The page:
Crush Injury and Rhabdomyolysis

First Things First (assess & treat for the following)

  • Rhabdomyolysis is a constellation of pathophysiologic changes resulting from injury to skeletal muscle w/ the resultant release of intracellular contents (including myoglobin). Can result from both traumatic & atraumatic causes. Most common causes: alcohol, drug abuse, overexertion, seizure, compression or crush syndrome.
  • Traumatic causes
    • Cold salt water near-drowning, crush syndrome, prolonged compression (eg, splints), ischemia, postexertional, seizures, heatstroke, malignant hyperthermia, electric shock/burns, prolonged CPR, decerebrate posturing
  • Nontraumatic causes
    • Medical disorders: peripheral blood stem cell transplantation, status asthmaticus, addisonian crisis, Becker muscular dystrophy, Duchenne muscular dystrophy, pancreatitis
    • Metabolic disorders: myophosphorylase deficiency, phosphofructokinase deficiency, carnitine palmitoyltransferase deficiency, phosphoglycerate mutase deficiency, myoadenylate deaminase deficiency, DKA, nonketotic hyperosmolar coma, hyperthyroidism/hypothyroidism, sickle cell trait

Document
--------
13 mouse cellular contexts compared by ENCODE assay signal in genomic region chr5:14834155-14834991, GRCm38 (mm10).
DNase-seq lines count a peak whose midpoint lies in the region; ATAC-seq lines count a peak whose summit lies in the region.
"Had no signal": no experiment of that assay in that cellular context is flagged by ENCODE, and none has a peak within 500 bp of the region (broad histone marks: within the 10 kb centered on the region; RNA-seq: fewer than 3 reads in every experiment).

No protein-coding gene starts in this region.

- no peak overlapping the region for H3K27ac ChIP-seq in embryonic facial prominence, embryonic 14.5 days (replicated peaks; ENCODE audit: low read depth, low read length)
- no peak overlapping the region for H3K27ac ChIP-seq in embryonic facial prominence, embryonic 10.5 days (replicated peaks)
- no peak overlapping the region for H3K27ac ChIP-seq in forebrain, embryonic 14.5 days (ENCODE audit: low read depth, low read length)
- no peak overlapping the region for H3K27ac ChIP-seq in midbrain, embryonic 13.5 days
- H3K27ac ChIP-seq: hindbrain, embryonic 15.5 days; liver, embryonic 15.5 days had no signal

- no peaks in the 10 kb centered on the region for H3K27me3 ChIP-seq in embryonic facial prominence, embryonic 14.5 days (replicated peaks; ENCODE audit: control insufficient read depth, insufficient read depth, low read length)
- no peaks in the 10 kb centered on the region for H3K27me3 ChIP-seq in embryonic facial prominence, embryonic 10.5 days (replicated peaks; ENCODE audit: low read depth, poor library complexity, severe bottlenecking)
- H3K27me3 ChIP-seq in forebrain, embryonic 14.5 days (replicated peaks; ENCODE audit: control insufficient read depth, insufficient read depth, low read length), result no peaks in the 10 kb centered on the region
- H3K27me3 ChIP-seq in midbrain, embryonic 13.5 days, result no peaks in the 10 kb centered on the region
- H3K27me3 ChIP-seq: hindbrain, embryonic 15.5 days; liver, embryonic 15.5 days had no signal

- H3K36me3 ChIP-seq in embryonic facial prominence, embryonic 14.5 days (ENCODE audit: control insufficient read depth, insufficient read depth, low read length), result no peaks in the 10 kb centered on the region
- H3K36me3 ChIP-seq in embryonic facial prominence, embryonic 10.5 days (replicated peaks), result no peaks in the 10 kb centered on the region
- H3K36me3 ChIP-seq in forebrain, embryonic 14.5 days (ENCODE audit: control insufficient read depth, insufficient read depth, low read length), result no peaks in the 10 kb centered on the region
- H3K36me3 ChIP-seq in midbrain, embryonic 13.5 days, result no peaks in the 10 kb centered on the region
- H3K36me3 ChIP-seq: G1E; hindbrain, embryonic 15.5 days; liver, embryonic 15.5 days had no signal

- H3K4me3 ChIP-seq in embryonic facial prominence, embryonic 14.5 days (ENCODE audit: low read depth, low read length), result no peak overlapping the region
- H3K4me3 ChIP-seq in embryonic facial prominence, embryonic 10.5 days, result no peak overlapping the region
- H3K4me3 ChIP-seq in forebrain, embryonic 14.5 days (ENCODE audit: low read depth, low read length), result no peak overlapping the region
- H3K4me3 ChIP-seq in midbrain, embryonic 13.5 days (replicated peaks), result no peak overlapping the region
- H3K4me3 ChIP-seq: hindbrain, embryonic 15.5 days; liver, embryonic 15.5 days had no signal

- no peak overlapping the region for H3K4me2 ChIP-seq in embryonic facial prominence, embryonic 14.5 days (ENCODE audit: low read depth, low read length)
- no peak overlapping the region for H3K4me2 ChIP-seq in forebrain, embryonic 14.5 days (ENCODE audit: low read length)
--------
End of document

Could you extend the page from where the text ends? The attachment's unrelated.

• Electrolyte deficiency: hypokalemia, hypophosphatemia, hypomagnesemia, severe hyponatremia
    • Inflammatory muscle disease: polymyositis, dermatomyositis, arteritis/vasculitis, idiopathic paroxysmal myoglobinuria
    • Infection: CMV, EBV, adenovirus, Streptococcus pneumoniae, bacteremia, hepatitis, influenza/coxsackie viruses, shigellosis, salmonellosis, gram-negative septic shock, Legionella, leptospirosis, Rocky Mountain spotted fever, trichinosis, tetanus, gangrene, HIV
  • W/ history of trauma, maintain high index of suspicion if pt entrapped for prolonged length of time (>4 hrs).
  • If the result of trauma, begin w/ ATLS algorithm (chapter 1.4). Will need large-bore IV access & Foley catheter.
  • Begin NS (wide open) to avoid additional potassium & begin to replace third-spaced fluid. Administer 2 L for adults or 20 cc/kg for children as initial volume.
  • Place on cardiac monitor. Cardiac arrest at scene may occur secondary to hyperkalemia.

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Last updated: April 15, 2010